Network Working Group R. Hibbs Internet-Draft Richard Barr Hibbs, P.E. Expires:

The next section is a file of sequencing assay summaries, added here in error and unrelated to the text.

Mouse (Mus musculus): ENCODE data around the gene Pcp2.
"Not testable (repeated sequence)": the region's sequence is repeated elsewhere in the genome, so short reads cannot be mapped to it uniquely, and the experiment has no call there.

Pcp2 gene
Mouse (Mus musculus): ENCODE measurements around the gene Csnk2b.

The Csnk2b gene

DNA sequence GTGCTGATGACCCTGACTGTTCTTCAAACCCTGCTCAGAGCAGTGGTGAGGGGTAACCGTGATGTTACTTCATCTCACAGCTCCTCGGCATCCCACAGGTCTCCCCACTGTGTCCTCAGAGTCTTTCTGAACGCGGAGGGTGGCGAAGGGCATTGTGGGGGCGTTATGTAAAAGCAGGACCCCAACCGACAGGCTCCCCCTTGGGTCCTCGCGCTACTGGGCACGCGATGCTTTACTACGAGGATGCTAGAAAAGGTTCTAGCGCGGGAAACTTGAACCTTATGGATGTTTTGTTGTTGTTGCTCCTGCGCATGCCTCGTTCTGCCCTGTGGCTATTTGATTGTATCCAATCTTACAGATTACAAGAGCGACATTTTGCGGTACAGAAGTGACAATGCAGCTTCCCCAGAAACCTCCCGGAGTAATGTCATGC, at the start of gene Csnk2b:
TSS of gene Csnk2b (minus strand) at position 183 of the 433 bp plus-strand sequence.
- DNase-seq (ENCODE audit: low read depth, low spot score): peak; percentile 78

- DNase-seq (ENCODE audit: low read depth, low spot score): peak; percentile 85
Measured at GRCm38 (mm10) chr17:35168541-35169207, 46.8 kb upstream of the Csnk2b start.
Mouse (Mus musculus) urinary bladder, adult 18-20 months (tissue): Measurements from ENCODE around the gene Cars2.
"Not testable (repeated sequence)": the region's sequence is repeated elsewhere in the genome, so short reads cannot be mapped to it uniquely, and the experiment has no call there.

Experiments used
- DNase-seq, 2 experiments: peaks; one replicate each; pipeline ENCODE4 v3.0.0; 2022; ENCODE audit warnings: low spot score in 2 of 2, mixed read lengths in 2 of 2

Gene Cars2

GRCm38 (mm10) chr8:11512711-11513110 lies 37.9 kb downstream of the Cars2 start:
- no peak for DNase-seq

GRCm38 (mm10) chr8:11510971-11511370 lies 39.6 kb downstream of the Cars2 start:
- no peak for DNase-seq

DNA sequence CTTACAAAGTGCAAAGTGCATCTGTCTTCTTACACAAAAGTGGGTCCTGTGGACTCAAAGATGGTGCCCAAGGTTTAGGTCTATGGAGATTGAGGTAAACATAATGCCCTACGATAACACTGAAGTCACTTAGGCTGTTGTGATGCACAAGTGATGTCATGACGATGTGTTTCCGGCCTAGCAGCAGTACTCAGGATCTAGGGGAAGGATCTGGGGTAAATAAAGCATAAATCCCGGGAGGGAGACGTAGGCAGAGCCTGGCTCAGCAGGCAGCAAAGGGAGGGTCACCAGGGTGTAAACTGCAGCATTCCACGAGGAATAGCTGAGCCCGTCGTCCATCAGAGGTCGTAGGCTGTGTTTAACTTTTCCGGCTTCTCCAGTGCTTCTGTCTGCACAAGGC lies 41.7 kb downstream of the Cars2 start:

September 28,October 29, 2004 C. Smith Sun Microsystems, Inc.C & C Catering B. Volz Cisco Systems, Inc. M. Zohar IBM T. J. Watson Research Center MarchApril 30, 2004 Dynamic Host Configuration Protocol for IPv4 (DHCPv4) Threat Analysis draft-ietf-dhc-v4-threat-analysis-01draft-ietf-dhc-v4-threat-analysis-02 Status of this Memo This document is an Internet-DraftBy submitting this Internet-Draft, I certify that any applicable patent or other IPR claims of which I am aware have been disclosed, and isany of which I become aware will be disclosed, in full conformanceaccordance with all provisions of Section 10 of RFC2026.RFC 3668. Internet-Drafts are working documents of the Internet Engineering Task Force (IETF), its areas, and its working groups. Note that other groups may also distribute working documents as Internet-Drafts. Internet-Drafts are draft documents valid for a maximum of six months and may be updated, replaced, or obsoleted by other documents at any time. It is inappropriate to use Internet-Drafts as reference material or to cite them other than as "work in progress." The list of current Internet-Drafts can be accessed at http:// www.ietf.org/ietf/1id-abstracts.txt. The list of Internet-Draft Shadow Directories can be accessed at http://www.ietf.org/shadow.html. This Internet-Draft will expire on September 28,October 29, 2004. Copyright Notice Copyright (C) The Internet Society (2004). All Rights Reserved. Abstract DHCPv4 (RFC 2131) is a stable, widely used protocol for configuration of host systems in a TCP/IPv4 network. It did not provide for authentication of clients and servers, nor did it provide for data confidentiality. This is reflected in the original "Security Considerations" section of RFC 2131, which identifies a few threats and leaves development of any defenses against those threats to future work. Beginning in about 1995 DHCP security began to attract attention from the Internet community, eventually resulting in the publication of RFC 3118 in 2001. Although RFC 3118 was a mandatory prerequisite for the DHCPv4 Reconfigure Extension, RFC 3203, it has had no known usage by any commercial or private implementation since its adoption. The DHC Working Group has adopted a work item for 2003 to review and modify or replace RFC 3118 to afford a workable, easily deployed security mechanism for DHCPv4. This memo provides a comprehensive threat analysis of the Dynamic Host Configuration Protocol for use both as RFC 2131 advances from Draft Standard to Full Standard and to support our chartered work improving the acceptance and deployment of RFC 3118. Table of Contents 1. Introduction . . . . . . . . . . . . . . . . . . . . . . . . 3. 4 1.1 Issues for Consideration . . . . . . . . . . . . . . . . . . 34 1.2 Assumptions . . . . . . . . . . . . . . . . . . . . . . . . 34 1.3 Scope of this Memo . . . . . . . . . . . . . . . . . . . . . 34 1.4 Use of Key Words . . . . . . . . . . . . . . . . . . . . . . 45 2. General threatsThreats to DHCPv4 . . . . . . . . . . . . . . . . . 4. 5 2.1 Denial-of-Service Attacks . . . . . . . . . . . . . . . . . 45 2.1.1 Refusal to Configure Clients . . . . . . . . . . . . . . . . 45 2.1.2 Client Masquerading . . . .Impersonating Clients . . . . . . . . . . . . . . . . 45 2.1.3 Flooding . . . . . . . . . . . . . . . . . . . . . . . . . . 56 2.2 Client Misconfiguration . . . . . . . . . . . . . . . . . . 56 2.3 Theft of Network Service . . . . . . . . . . . . . . . . . . . . . . 56 2.4 Packet Insertion, Deletion, or Modification . . . . . . . . 57 3. Weaknesses of RFC 3118 . . . . . . . . . . . . . . . . . . . 6. 7 3.1 Key Exposure . . . . . . . . . . . . . . . . . . . . . . . . 67 3.2 Key Distribution . . . . . . . . . . . . . . . . . . . . . . 67 3.3 Replay attacks . . . . . . . . . . . . . . . . . . . . . . . 68 3.4 Protocol Agreement Difficulties . . . . . . . . . . . . . . 78 4. DHCPv4 Security Requirements . . . . . . . . . . . . . . . . 7. 8 4.1 Environments . . . . . . . . . . . . . . . . . . . . . . . . 78 4.2 Capabilities . . . . . . . . . . . . . . . . . . . . . . . . 78 4.3 Musings on the Key Distribution Problem . . . . . . . . . . 89 4.4 Data Confidentiality . . . . . . . . . . . . . . . . . . . . 810 4.4.1 "Public" Data in DHCP Packets . . . . . . . . . . . . . . . 910 4.4.2 Protecting OtherData in DHCP Options . . . . . . . . . . . 911 5. IANA Considerations . . . . . . . . . . . . . . . . . . . . 9. 11 6. Security Considerations . . . . . . . . . . . . . . . . . . 10. 11 7. Acknowledgements . . . . . . . . . . . . . . . . . . . . . . 10. 11 8. Change Log . . . . . . . . . . . . . . . . . . . . . . . . . 10. 11 8.1 01 Draft . . . . . . . . . . . . . . . . . . . . . . . . . 11 8.2 02 Draft . . 10. . . . . . . . . . . . . . . . . . . . . . . 12 9. References . . . . . . . . . . . . . . . . . . . . . . . . . . 12 9.1 Normative References . . . . . . . . . . . . . . . . . . . . 1012 9.2 Informative References . . . . . . . . . . . . . . . . . . . 1113 Authors' Addresses . . . . . . . . . . . . . . . . . . . . . 11. 14 Intellectual Property and Copyright Statements . . . . . . . 13. 15 1. Introduction DHCPv4 as defined in RFC 1541 [RFC1541] and RFC 2131 [RFC2131] does not provide any form of communication security, confidentiality, data integrity, or peer entity authentication. A design team was formed at IETF-55 in Atlanta in November 2002 to look at DHCPv4 and RFC 3118 [RFC3118] to document security requirements for DHCPv4. RFC 3118 defines the current security mechanisms for DHCPv4. Unfortunately, RFC 3118 has neither been implemented nor deployed to date. There is widespread feeling that its current restriction to manual keying of clients limits its deployment. The DHC Working Group seeks to rectify this situation by defining security mechanisms for DHCPv4 that have better deployment properties. 1.1 Issues for Consideration Specific issues to be considered include: o Improved key management and scalability. o Security for messages passed between relay agents and servers. o The increased usage of DHCPv4 on insecure (e.g., wireless) and public LANs. o The need for clients to be able to authenticate servers, without simultaneously requiring client authentication by the server. 1.2 Assumptions This document assumes that the reader is familiar with both the base DHCPv4 protocol as defined in RFC 2131 and the DHCPv4 authentication extension as defined in RFC 3118, and does not attempt to provide a tutorial on either. 1.3 Scope of this Memo This document confines its analysis to DHCPv4, as defined in RFC 2131 and RFC 2132 [RFC2132] and DHCP Authentication, as defined in RFC 3118. Excluded from our analysis are: o TheSecuring messages between relay agents and servers: work is already underway on this, see [auth-subopt] and [relay-ipsec]. o DHCP Reconfigure Extension (FORCERENEW), RFC 3203 [RFC3203]: the authors believe it is appropriate to put the onus to provide the analysis on those who are interested in moving itthat work forward. o DHCP Failover Protocol, as defined in [failover]: the server-to-server protocol it usesused differs significantly from DHCP. o DHCP-DNS Interaction, as defined in [fqdn]: securing communication between DHCP servers and DNS servers is a DNS update security issue and therefore out of scope for the DHC working group. o DHCPv6, as defined in RFC 3315 [RFC3315]: while we believe that authentication techniques developed for DHCPv4 would generally be applicable to DHCPv6, there are fundamental differences between the two protocols and RFC 3118 specifies DHCPv4-style message and options formats, so we have chosen to concentrate on DHCPv4. o DHCP Lease Query, as defined in [leasequery]: because of lack of maturity. 1.4 Use of Key Words The key words "MUST," "MUST NOT," "REQUIRED," "SHALL," "SHALL NOT," "SHOULD," "SHOULD NOT," "RECOMMENDED," "MAY," and "OPTIONAL" in this document are to be interpreted as described in RFC 2119 [RFC2119]. 2. General threatsThreats to DHCPv4 These are the classes of threats to the base DHCPv4 protocol. Not all of these are DHCP-specific, nor can all the concerns listed be addressed by DHCP authentication. 2.1 Denial-of-Service Attacks 2.1.1 Refusal to Configure Clients This includes rogue servers that don't give addresses or give bad addresses in addition to simply ignoring client requests.A rogue DHCP server could respondcan refuse to configure clients by responding with either partial information (i.e., missing the IP address, yet containing other information) or a non-routable (or otherwise bad) IP address. Another possibility is a rogueOr, the server that respondsmay respond to DHCPDISCOVER messages (with DHCPOFFER messages) but fails to respond tothen ignore the subsequent client DHCPREQUEST messages. This mightmay cause a client to repeatedly fail to be configured. Clients shouldconfigured, though clients could take steps to ensure that they subsequently ignore such servers.servers for a period of time. 2.1.2 Client Masquerading This includes clients that send out bogus requests or masquerade as legal clients to use up addresses,Impersonating Clients A rogue client can impersonate a client or just consume server/network resources. The term "legal clients," in this case, refers tomany clients, by using another client's client identifer (client identifier option) and/or hardware address (chaddr) or by generating these identifiers. This may be done to: o Obtain addresses when hardware ("chaddr")address or client identifier (client-ID)restrictions (lists) are configured into the site's server through some mechanism not described in RFC 2131. Some sites may use such a mechanism to restrict the clients that are allowed addresses. A rogue client listens to DHCPv4 traffic and captures a few chaddrs or client-IDsclient identifiers and starts using them. o Simulate many clients to consume all available addresses. The rogue client may either hold on to these addresses (until the leases expire) or decline the addresses (by sending a DHCPDECLINE) in the hopes that the server will remove the declined address from use for a longer period of time. o Create havoc on the subnet by injecting fake messages on behalf of other clients that prematurely release (DHCPRELEASE) or decline (DHCPDECLINE) their addresses. A rogue client listens to DHCPv4 traffic and gleans client identity and address information and uses this information to inject fake messages. 2.1.3 Flooding A rogue client can flood the network with (near-) continuous DHCPv4 request messages, depleting the IP addresses andmessages thereby consuming bandwidth. As most servers are implemented as a stateless query-response model,processing resources and network traffic is effectively doubled with the message pair. DHCPv4 is particularly susceptible to such attacks because initial packet exchanges are broadcast.bandwidth. We mention this attack only for completeness, as there is little or nothing that a DHCP server can do to prevent such an attack and the client could just as well send messages of other protocols; and we will not discuss it further. 2.2 Client Misconfiguration This includes rogueRogue servers thatmay give out bad configuration information,information (such as fake gateways or DNS servers), or relay agents or other network elements thatmay alter packets between a client and server. The result is misconfiguration (such as fake gateways or DNS servers) of clients and potentially worse attacks by directing traffic through a bogus router or web spoofing or other traffic interceptionserver, to cause the client to be misconfigured, or redirection.to enable future man-in-the-middle attacks. This category is usually part of another attack, be it theft of service, business espionage, or business interruption including denial of service. 2.3 Theft of Network Service By "theft of network service" we mean the taking of an unused address for network access or the use of an assigned address not belonging to the client, in contrast with "client masquerading" (Section 2.1.2) which refers specifically to the use of a legitimate client's chaddr or client identifier. Instantiation of an unauthorized client for purposes of using network resources or services is only partially preventable using client-server authentication techniques. We mention this attack only for completeness, as there is little or nothing that a DHCP server, itself, can do to prevent such an attack. Additional host and application security is required to prevent theft of service, and such layer 5 and higher functions are declared out of scope for this analysis. 2.4 Packet Insertion, Deletion, or Modification If a client (or server or relay agent) is known to crash or shut down when invalid packets of some type are sent, this could be simply another type of denial of service attack. Likewise, simply deleting certain packet types (DHCPREQUEST to renew or rebind a lease) would eventually result in client lease expiration, a denial of service attack. A rogue relay agent or other host would typically use packet insertion and deletion to interrupt service. In a different vein, the modification of packets in the DHCP exchange may be used to facilitate many different types of attacks on either client or server. For example, a DHCPACK could be modified to a DHCPNAK, thereby denying the client a lease. 3. Weaknesses of RFC 3118 An authentication mechanism for DHCPv4 protocol messages was developed in RFC 3118, proposing two basic authentication mechanisms and the means for extending the repertoire of methods as needed. Because theThe configuration token method (protocol 0) relies on exchanging clear-text authentication tokens between as yet unconfigured DHCPv4 clients and DHCPv4 servers, it does not scale well beyond relatively small networks.servers. It is also vulnerable to message interception. Delayed authentication (protocol 1) focuses on solving the intradomain authentication problem where the out-of-band exchange of a shared secret is feasible. Methods that are more computationally intensive are particularly susceptible to Denial of Service attacks through flooding.3.1 Key Exposure The configuration token protocol, protocol 0, utilizes clear-text authentication tokens (i.e., passwords), providing only weak entity authentication and no message authentication. This protocol is vulnerable to interception and provides only the most rudimentary protection against inadvertently instantiated DHCP servers. It also leaks the key before knowing whether the server supports protocol 0. 3.2 Key Distribution Both protocols 0 and 1 suffer from the lack of a means to easily, quickly, and reliably distribute authentication tokens used in the protocols. In many environments, some existing key distribution mechanism is presumed to be trusted and reliable, with strong administrative procedures and a security-conscious user population in place, leaving only the selection and specification of an appropriate cryptographic algorithm as a concern of the protocol designer. Relying on such out-of-band methods to distribute and manage tens or hundreds of thousands of tokens is a significant barrier to the widespread implementation of either protocol 0 or 1. Key distribution presents a significant system management challenge that is in marked contrast with DHCP itself, a protocol that has been successfully deployed in environments that make few demands or assumptions. If we are to hope for similarly successful deployment of authentication for DHCP, a means for mitigating (if not eliminating) these difficulties must be offered. 3.3 Replay attacks Since the configuration token protocol, protocol 0, passes a clear-text authentication token, the token would be visible to any host on the same subnet would be able to capture it.subnet. Delayed authentication, protocol 1, is not susceptible to replay attacks since it contains a nonce value generated by the source and a message authentication code (MAC) which provides both message and entity authentication. 3.4 Protocol Agreement Difficulties An a priori agreement is presumed to have taken place between client and server on the authentication protocol to use. No mechanism is provided to allow for the discovery of supported protocols, nor is there a facility for negotiation. The only way to express non-support of a protocol is by failing to respond. 4. DHCPv4 Security Requirements DHCPv4 was developed in an era when computers were primarily used in business and university environments. Security was either not a concern or was addressed by controlling physical access stemming from the belief that intrusion into critical systems was most likely to come from an external source. Now, with wireless access points and ubiquitous networking, physical access control mechanisms are no longer sufficient, and security and privacy issues are a major concern. 4.1 Environments The following environments can be expected for DHCPv4 implementations: o Network size from a few hosts to hundreds of thousands of hosts. o Network topology from a single subnet to Class-A networks. o Network location from a single room to international dispersion. o Wired, broadcast wireless, and directional wireless media. o Movement between different media and networks. 4.2 Capabilities The following are essential elements of DHCPv4 Security:security: o Clients MUST be able to authenticate servers (to prevent misconfigured clients and assure that the correct servers are being contacted). o Servers MUST be able to authenticate clients (use of hardware addresses and client-IDs provides no real security but is all that is easily possible today). Better mechanisms are needed for servers to identify clients to which they will offer service (to prevent IP address pool depletion, for example). o Administrators MUST be able to choose between four authentication paradigms: * No authentication required. * Mutual authentication required. * Client authenticates server. * Server authenticates client. o Integrity of DHCP packet exchanges MUST be assured. Not all capabilities may be needed or desired in all situations. 4.3 Musings on the Key Distribution Problem The authors believe that only by addressing scalability issues with key distribution can RFC 3118 achieve wide deployment. While it is not our intention to describe solutions in this document, we admit that we find the model used today by browsers and secure web servers attractive: trusted root certificates are distributed with the client implementation (web browser); users have the ability to extend the certificates that they will accept, install their own certificates (should client identification be required), and choose which certificate to present to servers requesting athe client's identity. Analogously, DHCPv4 servers could make use of certificates just as web servers do, while DHCPv4 clients could be distributed with appropriate certificate authority certificates (trust anchors). Self-signed certificates are, of course, a possibility, should an organization wish full control over its domain of trust. Should this path be pursued, we believe that certificate revocation will be thea major problem to confront, just as it is in the browser/ web server environment today. Revocation of client certificates (which we believe would occur, on the whole, much more frequently than revocation of server certificates), would require only ordinary care in certificate validation by the DHCP server. Revocation of server certificates is more complex because of the difficulty updating client configuration,configurations, as well as the inability of clients to rely on certificate revocation lists while in the process of performing IP address and configuration management. 4.4 Data Confidentiality Data Confidentiality was not provided for in the original DHCP protocol as defined in RFC 2131 or any of the subsequent RFCs. Historically, DHCP was mainly used to assign IP addresses and return configuration options such as the local gateway and DNS information. Over time the DHCP protocol has evolved, deployments are extending beyond physically secure intranets to public networks in hotspots, cafes, airports, and at home over broadband. andAnd we are seeing an accompanying proliferation of new configuration options. DHCP has, in fact, become so successful that it is now used to transport a great deal of configuration data that could be obtained in a variety of other ways. It is certainly possible that a client or server might wish to reveal some of these data only to a properly-authenticated peer. 4.4.1 "Public" Data in DHCP Packets We assume that any information that may be gleaned directly from the network using, for example, Ethernet promiscuous mode is not confidential. It could be argued that over time more and more communication will be switched, encrypted, or secured at the physical layer, so that less information could easily be gleaned from the network traffic. Taking thisencryption into consideration, the IP packet payload might be encrypted, but not the IP header itself since it is required for packet routing. As a result none of the IP header fields are confidential. IP addresses included in the header are therefore not confidential. Similarly, the hardware addresses are also not confidential. Although the IP packet payload (which would include the UDP or TCP header) might normally be encrypted, some protocols have made explicit decisions not to encrypt their exchanges, declaring their data public. DNS is such a protocol [dns-threats]. Thus we may also treat DNS domain and server information as public. Commonly-used routing protocols such as BGP (RFC 1771) [RFC1771], RIP (RFC 1721) [RFC1721], and router discovery (RFC 1256) [RFC1256] also normally send advertisements in the clear and we therefore extend our treatmentdefinition of public DHCP data to include routing information.information options. 4.4.2 Protecting OtherData in DHCP Options Some DHCP options (e.g., relay agent options, RFC 3046 [RFC3046]) or option families (site or vendor options) admit no analysis because the data carried by them may be of unknown sensitivity. Analysis of their confidentiality requirements must be done by their users. Other DHCPv4 options contain opaque data, not subject to interpretation by a DHCPv4 server. With no RFC-based definition of the data content of these options, we can offer no opinion of the sensitivity of the data, and leave any confidentiality treatment to other work. Should some data require confidentiality, it may be possible to exploit the "public" data above to allow a two-step configuration process in which sufficient client configuration is first obtained by the normal DHCPDISCOVER/OFFER/REQUEST/ACK exchange, and private data subsequently transmitted over a secure communications channel (such as IPsec) using DHCPINFORM. 5. IANA Considerations None known. 6. Security Considerations This entire memo presents a threat analysis of the DHCPv4 protocol. 7. Acknowledgements This document is the result of work undertaken the by DHCP working group, beginning at 55th IETF meeting in Atlanta. The authors would also like to acknowledge contributions from others not directly involved in writing this memo, including John Beatty and Vipul Gupta of Sun Microsystems, and Ralph Droms of Cisco Systems. And Bernard Aboba and Mark Stapp for their careful reviews and suggestions. 8. Change Log This section summaries the changes made to this Internet-Draft as it has evolved. 8.1 01 Draft No significant changes were made: o Updated author information.Updated author information. o Converted to using xml2rfc to generate the draft. o Removed unused references. o Added the Change Log section. 8.2 02 Draft The following changes were made: o Updated author information. o Added text to 1.3 to exclude security for messages passed between relay agents and servers as there are two Internet-Drafts on this subject. o Reworded several sections, particularily in section 2. o Converted to using xml2rfc to generate the draft.Revised and renamed section 2.1.2; now includes more attacks. o Removed unused references.Revised section 2.1.3. o Minor revisions to section 3, 3.2, and 3.2. o Added more to section 4.4.2. o Other minor insertions, deletions, and modifications based on comments from Bernard Aboba and Mark Stapp and to otherwise improve the Change Log section.document. 9. References 9.1 Normative References [RFC1256] Deering, S., "ICMP Router Discovery Messages", RFC 1256, September 1991. [RFC1541] Droms, R., "Dynamic Host Configuration Protocol", RFC 1541, October 1993. [RFC1721] Malkin, G., "RIP Version 2 Protocol Analysis", RFC 1721, November 1994. [RFC1771] Rekhter, Y. and T. Li, "A Border Gateway Protocol 4 (BGP-4)", RFC 1771, March 1995. [RFC2119] Bradner, S., "Key words for use in RFCs to Indicate Requirement Levels", BCP 14, RFC 2119, March 1997. [RFC2131] Droms, R., "Dynamic Host Configuration Protocol", RFC 2131, March 1997. [RFC2132] Alexander, S. and R. Droms, "DHCP Options and BOOTP Vendor Extensions", RFC 2132, March 1997. [RFC3046] Patrick, M., "DHCP Relay Agent Information Option", RFC 3046, January 2001. [RFC3118] Droms, R. and W. Arbaugh, "Authentication for DHCP Messages", RFC 3118, June 2001. 9.2 Informative References [RFC3203] T'Joens, Y., Hublet, C. and P. De Schrijver, "DHCP reconfigure extension", RFC 3203, December 2001. [RFC3315] Droms, R., Bound, J., Volz, B., Lemon, T., Perkins, C. and M. Carney, "Dynamic Host Configuration Protocol for IPv6 (DHCPv6)", RFC 3315, July 2003. [auth-subopt] Stapp, M. and T. Lemon, "The Authentication Suboption for the DHCP Relay Agent Option", draft-ietf-dhc-auth-suboption-03 (work in progress), February 2004. [dns-threats] Atkins, D. and R. Austein, "Threat Analysis Of The Domain Name System", draft-ietf-dnsext-dns-threats-06 (work in progress), February 2004. [failover] Droms, R. and K. Kinnear, "DHCP Failover Protocol", draft-ietf-dhc-failover-12 (work in progress), December 2003. [fqdn] Stapp, M. and Y. Rekhter, "The DHCP Client FQDN Option", draft-ietf-dhc-fqdn-option-06 (work in progress), October 2003. [leasequery] Woundy, R., "DHCP Lease Query", draft-ietf-dhc-leasequery-07 (work in progress), March 2004. [relay-ipsec] Droms, R., "Authentication of DHCP Relay Agent Options Using IPsec", draft-ietf-dhc-relay-agent-ipsec-01 (work in progress), November 2003. Authors' Addresses Richard Barr Hibbs Richard Barr Hibbs, P.E. 952 Sanchez Street San Francisco, California 94114-3362 USA Phone: +1 415 648 3920 Fax: +1 415 648 9017 EMail: email@example.com Carl Smith Sun Microsystems, Inc. 901 San Antonio Road Palo Alto,C & C Catering 1121 Holly St Alameda, California 94303-490094502 USA EMail: firstname.lastname@example.org@alumni.ucsd.edu Bernard Volz Cisco Systems, Inc. 1414 Massachusetts Ave. Boxborough, MA 01719 USA Phone: +1 978 936 0382 EMail: email@example.com Mimi Zohar IBM T. J. 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